Euro-Atlantic pressures on the FYROM naming issue and outstanding differences with Albania have created a suffocating timetable for Athens, which sees its room for manoeuvre as limited.
The first half of 2018 is crucial because an extremely tight timetable has been devised by the key international players, not least because of the issue of energy security and the aim of limiting Russian influence.
Washington and Nato view the linkage of Greece and FYROM through the TAP pipeline as exceptionally important.
In the first two weeks of February, the European Commission is expected to unveil its enlargement strategy, going up to 2025.
The Bulgarian Presidency of the European Council wants to revive an enlargement to include Western Balkans, 15 years after that prospect was opened under the Greek presidency, at the 2003 Thessaloniki summit.
Washington, through Nato, seeks to refocus on the Balkans after years of relative disinterest. The aim is to release Serbia from the Russian bearhug, and to stem increased Chinese influence, with its economic and commercial cooperation on the new Silk Road, which focuses on Serbia. At the same time, the EU wants to admit Serbia and Montenegro in the next decade, which presupposes a settlement between Belgrade and Kosovo.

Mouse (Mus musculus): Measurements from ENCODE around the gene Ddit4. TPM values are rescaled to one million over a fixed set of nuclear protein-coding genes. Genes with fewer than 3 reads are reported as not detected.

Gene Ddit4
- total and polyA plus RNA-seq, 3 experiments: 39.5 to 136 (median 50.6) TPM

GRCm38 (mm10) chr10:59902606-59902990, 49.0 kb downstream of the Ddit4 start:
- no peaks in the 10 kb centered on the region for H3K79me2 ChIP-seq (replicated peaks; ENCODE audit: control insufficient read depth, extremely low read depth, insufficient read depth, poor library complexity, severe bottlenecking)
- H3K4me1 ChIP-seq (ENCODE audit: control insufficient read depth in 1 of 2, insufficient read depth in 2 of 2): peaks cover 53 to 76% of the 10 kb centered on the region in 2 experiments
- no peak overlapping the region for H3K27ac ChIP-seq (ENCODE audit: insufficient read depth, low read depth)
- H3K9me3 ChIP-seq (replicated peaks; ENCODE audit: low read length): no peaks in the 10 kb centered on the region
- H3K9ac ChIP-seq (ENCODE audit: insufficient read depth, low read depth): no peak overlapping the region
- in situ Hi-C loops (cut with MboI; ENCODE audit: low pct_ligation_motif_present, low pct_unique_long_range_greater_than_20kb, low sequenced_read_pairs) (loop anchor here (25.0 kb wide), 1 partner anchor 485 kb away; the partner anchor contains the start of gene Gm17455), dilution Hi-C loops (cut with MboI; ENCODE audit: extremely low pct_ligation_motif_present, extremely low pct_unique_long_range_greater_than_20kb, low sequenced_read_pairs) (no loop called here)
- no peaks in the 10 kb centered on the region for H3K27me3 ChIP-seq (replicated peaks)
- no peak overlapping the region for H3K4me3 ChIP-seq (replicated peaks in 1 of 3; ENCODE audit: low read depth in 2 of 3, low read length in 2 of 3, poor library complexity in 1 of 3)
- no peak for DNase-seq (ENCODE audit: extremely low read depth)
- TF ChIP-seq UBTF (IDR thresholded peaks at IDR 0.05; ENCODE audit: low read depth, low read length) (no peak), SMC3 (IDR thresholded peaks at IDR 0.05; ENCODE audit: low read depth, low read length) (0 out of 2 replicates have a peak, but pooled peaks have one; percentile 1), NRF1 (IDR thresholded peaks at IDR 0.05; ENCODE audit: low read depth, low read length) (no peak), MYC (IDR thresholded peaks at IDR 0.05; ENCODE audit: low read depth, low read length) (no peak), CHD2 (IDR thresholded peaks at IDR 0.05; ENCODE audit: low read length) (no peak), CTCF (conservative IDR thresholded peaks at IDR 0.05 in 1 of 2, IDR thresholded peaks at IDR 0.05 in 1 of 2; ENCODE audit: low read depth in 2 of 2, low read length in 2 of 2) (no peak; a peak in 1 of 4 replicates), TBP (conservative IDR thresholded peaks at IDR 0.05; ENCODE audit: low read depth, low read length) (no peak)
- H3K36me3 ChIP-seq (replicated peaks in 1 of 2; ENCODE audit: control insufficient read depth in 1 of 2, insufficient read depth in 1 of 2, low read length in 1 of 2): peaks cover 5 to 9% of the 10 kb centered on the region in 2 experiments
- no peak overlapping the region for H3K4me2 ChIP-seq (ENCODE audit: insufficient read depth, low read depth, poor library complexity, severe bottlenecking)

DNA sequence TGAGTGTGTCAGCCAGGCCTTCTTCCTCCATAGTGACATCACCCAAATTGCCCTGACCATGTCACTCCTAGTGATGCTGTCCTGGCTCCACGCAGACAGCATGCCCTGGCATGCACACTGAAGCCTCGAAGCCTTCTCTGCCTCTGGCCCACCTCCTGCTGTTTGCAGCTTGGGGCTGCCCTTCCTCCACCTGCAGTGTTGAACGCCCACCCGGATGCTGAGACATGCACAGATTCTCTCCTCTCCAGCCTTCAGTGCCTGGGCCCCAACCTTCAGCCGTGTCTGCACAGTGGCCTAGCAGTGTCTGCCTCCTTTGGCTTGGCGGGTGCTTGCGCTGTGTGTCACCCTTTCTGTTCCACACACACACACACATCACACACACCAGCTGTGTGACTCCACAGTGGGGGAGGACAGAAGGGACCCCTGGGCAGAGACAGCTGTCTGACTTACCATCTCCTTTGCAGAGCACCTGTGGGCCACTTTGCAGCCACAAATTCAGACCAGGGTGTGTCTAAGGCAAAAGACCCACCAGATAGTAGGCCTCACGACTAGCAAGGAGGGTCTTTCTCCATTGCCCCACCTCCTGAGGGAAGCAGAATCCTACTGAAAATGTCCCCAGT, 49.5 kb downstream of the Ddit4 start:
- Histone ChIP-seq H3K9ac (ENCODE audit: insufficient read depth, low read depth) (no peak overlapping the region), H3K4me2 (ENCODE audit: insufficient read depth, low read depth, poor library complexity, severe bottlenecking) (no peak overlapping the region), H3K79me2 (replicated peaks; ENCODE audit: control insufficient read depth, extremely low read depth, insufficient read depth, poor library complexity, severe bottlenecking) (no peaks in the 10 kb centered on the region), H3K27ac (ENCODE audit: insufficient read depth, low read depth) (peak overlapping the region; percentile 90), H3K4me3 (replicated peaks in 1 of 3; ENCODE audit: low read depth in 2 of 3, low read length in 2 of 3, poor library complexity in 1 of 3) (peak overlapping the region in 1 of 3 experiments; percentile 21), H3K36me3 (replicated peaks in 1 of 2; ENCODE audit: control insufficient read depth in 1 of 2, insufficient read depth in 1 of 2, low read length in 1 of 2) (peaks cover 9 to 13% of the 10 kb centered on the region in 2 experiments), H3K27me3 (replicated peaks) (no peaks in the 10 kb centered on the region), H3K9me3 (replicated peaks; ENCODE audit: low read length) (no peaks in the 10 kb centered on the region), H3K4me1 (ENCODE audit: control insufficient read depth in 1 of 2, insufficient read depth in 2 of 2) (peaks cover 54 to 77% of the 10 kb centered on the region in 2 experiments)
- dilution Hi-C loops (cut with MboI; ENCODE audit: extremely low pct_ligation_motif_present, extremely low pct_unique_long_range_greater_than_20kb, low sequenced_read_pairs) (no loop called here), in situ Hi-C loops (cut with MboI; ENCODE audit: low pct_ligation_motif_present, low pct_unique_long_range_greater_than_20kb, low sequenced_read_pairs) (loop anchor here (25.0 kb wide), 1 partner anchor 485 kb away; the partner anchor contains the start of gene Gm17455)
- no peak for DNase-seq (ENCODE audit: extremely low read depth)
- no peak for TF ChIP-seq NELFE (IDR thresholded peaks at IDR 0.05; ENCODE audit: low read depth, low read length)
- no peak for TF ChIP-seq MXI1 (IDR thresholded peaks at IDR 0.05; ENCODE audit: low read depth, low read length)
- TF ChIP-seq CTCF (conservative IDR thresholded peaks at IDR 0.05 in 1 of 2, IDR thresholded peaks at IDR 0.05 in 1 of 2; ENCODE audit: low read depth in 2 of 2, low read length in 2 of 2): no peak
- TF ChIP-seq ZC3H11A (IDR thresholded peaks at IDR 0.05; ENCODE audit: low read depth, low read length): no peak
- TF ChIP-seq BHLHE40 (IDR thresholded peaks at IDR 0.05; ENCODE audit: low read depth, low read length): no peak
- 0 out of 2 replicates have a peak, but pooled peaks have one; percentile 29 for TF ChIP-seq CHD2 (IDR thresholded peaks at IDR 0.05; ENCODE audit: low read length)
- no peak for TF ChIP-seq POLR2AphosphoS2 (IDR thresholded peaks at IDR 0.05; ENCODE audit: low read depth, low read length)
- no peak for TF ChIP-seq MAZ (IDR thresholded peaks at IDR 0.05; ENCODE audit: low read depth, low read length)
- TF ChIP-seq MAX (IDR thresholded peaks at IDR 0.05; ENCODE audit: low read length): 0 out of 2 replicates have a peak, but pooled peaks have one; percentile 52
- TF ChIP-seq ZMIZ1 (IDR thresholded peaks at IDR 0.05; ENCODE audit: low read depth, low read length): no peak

Ideas from the Atlantic Council, ΝΑΤΟ
In a report entitled “Balkans Forward: A New US Strategy for the Region”, issued last November by the Atlantic Council. It proposed a permanent UN military presence on the Western Balkans, at Camp Bondsteel in Kosovo, keeping an eye on Russia.
The idea is to ensure a strong presence of the US in the Balkans, as an honest broker.
A study by the Nato Defense Council released in November proposes the establishment of an Alliance joint command in Sarjevo, exploiting the force created to confront the Russian threat after the occupation of Crimea. British interest in the region is also heightened, and it is expected to be expressed through various initiatives that will also aim at checking Russian influence.